Dental Tips Blog

May
20

Could a Robot Place Your Next Dental Implant?

Posted in Dental Implants

A Chinese woman recently had a dental implant placed by a robot with a pre-programmed procedure. Human doctors were right there to make sure everything went well, but they didn’t participate.

The implant was placed accurately.

We’re now a huge step closer to automated dental surgery in America thanks to a new system.

Yomi is the robotic dental surgery assistant now FDA-approved for use in the United States.

This system isn’t meant to take the control right out of the dentists’ hands, however. Yomi helps to make their own work more precise.

Until recently, traditional implant placement meant that a surgeon had to make a map of a patient’s mouth and then operate based what he or she saw in the images.

Computer-assisted 3D virtual surgery planning has helped a lot. But it’s still up to the doctor to look at the plan and then estimate the correct angle and depth in the gums for placing the implant.

Yomi creates a 3D image of the patient’s mouth with a CAT scan. This image can be manipulated throughout the procedure. Best of all, Yomi’s surgical arm is linked with the image like a car can be linked to a GPS. So during the surgery it ensures that the drill only moves at the angle and depth originally planned.

Yomi allows for the treatment plan to change as needed, and the surgeon is always in control of the machine.

It’s fascinating to see how implant surgery is getting faster, more accurate, and less-invasive.

Contact your local dental office to find out more about the advances being made in dental implant technology. A consultation will reveal whether an implant is right for you.

Posted on behalf of:
Precision Digital Dentistry
674 US-202/206
Suite 7
Bridgewater, NJ 08807
(908) 955-6999

Apr
22

Is a Denture the Best Tooth Replacement Option for You?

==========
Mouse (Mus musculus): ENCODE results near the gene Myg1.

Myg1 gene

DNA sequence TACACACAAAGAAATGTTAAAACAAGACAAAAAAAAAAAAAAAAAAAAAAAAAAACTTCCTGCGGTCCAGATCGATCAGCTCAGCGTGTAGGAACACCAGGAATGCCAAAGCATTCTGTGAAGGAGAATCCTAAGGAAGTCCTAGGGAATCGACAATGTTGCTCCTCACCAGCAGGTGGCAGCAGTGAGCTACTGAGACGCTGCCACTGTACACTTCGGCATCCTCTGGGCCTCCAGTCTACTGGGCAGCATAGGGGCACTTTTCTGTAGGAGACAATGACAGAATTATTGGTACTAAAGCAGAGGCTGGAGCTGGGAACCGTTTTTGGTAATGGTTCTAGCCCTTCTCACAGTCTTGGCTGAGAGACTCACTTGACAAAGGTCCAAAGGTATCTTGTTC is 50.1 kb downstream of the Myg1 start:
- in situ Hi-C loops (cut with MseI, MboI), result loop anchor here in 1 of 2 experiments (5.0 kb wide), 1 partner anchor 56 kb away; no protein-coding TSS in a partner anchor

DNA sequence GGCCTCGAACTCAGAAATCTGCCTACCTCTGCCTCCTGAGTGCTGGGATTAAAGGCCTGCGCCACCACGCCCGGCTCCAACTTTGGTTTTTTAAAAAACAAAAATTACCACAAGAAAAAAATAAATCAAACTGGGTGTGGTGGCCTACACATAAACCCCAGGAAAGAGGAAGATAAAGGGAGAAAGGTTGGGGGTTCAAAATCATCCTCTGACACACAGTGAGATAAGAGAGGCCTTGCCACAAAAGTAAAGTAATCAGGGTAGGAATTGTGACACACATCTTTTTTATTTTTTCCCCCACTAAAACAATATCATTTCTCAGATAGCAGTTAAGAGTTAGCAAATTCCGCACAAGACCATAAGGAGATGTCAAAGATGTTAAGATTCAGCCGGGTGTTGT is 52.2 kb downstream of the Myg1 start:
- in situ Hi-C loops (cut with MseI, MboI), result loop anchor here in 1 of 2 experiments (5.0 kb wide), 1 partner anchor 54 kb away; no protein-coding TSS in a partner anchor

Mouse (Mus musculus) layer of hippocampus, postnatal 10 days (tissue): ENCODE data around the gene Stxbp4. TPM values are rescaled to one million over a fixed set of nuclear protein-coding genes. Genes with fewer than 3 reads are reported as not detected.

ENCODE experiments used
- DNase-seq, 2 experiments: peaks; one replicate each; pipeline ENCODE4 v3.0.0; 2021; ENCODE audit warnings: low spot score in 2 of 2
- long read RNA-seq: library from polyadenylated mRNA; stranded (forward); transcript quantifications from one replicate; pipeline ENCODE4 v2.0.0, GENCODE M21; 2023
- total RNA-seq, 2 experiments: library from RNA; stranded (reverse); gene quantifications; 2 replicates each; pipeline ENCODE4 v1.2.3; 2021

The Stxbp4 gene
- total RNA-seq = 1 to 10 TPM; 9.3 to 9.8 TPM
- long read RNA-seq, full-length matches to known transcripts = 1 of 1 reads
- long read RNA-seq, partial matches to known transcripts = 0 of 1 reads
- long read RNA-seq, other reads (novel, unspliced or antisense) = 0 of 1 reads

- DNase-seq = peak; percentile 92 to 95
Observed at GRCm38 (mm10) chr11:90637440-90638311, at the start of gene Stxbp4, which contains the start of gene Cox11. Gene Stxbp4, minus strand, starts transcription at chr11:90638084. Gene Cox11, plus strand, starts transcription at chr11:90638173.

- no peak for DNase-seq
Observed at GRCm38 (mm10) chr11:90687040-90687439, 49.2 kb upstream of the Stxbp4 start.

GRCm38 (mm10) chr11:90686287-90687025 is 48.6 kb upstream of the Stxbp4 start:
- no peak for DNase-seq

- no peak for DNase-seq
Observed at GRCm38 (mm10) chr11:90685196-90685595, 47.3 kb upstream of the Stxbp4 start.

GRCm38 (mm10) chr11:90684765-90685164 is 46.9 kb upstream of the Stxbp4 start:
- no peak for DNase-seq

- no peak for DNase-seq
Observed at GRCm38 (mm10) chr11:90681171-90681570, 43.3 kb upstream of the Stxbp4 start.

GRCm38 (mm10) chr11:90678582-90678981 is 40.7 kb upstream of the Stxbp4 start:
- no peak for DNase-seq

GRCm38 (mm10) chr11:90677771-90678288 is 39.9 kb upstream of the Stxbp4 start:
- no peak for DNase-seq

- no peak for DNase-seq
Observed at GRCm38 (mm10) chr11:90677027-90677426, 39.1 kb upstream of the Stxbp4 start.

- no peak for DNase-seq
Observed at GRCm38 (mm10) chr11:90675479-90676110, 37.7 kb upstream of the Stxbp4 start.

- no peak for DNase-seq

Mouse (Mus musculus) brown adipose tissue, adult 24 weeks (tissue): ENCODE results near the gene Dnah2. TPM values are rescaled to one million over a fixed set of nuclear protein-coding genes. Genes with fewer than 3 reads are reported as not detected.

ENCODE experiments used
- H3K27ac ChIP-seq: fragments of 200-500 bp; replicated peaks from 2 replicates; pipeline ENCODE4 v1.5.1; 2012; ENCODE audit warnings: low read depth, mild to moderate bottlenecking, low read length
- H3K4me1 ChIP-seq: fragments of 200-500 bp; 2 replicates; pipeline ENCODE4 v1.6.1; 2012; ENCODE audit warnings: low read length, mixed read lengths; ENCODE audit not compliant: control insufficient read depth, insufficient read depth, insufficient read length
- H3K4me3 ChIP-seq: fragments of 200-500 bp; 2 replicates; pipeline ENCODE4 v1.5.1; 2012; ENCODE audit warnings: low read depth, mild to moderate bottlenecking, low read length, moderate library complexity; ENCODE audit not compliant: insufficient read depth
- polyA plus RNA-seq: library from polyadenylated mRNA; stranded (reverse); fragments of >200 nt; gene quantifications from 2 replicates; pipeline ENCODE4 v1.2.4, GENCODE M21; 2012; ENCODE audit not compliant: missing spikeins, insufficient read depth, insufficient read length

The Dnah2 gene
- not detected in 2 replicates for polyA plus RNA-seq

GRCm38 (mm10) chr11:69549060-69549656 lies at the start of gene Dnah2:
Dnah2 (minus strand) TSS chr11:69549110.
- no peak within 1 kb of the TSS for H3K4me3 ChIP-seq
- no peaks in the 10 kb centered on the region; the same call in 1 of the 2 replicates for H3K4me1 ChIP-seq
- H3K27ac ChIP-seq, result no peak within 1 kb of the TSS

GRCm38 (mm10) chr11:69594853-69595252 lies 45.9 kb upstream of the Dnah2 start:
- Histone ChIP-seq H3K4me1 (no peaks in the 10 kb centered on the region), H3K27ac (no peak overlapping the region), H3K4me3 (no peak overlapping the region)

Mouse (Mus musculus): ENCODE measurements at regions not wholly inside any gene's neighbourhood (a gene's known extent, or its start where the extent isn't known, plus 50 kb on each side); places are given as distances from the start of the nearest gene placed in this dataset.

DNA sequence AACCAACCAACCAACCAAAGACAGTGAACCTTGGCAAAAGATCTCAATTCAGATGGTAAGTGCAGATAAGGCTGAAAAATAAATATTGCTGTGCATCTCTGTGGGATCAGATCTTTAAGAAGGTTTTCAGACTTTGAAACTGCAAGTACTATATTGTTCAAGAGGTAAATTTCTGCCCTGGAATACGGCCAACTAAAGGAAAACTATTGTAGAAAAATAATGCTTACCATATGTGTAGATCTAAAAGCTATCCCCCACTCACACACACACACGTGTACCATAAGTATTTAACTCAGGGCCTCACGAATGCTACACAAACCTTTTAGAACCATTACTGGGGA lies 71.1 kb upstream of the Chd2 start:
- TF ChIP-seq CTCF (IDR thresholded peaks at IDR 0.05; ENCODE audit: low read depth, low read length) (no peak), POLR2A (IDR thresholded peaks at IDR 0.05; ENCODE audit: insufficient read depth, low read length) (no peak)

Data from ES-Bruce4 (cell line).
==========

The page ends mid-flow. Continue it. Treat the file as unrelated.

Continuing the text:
Posted in Dentures

To many people, getting a denture is just another inevitable life change.

You do have more than one option, however. So here’s what you need to know in order to make the best decision about replacing your teeth.

What a Denture Is

Dentures are usually made from acrylic. The “gums” can be colored to match your natural tissues. Teeth are also individually designed to look just like your original ones.

Complete dentures replace all teeth on an arch. A partial denture has just one or a few teeth supported by an acrylic or metal frame that rests on existing teeth.

What You Should Know About Dentures

You can bite up to six times harder with natural teeth than you can with false ones. This means that after getting dentures, you’ll likely have some limitations in what you can eat.

Just because dentures are not real teeth doesn’t mean you don’t need to take care of them. You’d still have to clean, brush, and soak it daily to keep your gums (and any remaining teeth) healthy.

Denture Alternatives

Instead of traditional dentures, you may qualify for dental implants. There are many different methods for replacing one or more teeth with implant technology. If you want a quick and fixed option, a simple dental bridge may suffice.

Having your teeth pulled to get a denture sounds like an easy way to be done with dental issues forever. But that’s really the fast track to a new set of problems. So the best alternative really is to hold onto your natural teeth as long as you can.

Talk with your dentist to find out whether a denture is right for you.

Posted on behalf of:
Dental Care Center At Kennestone
129 Marble Mill Rd NW
Marietta, GA 30060
(770) 424-4565

Sep
19

4 Ways to Keep a Dental Bridge Clean and Healthy

Posted in Dental Bridges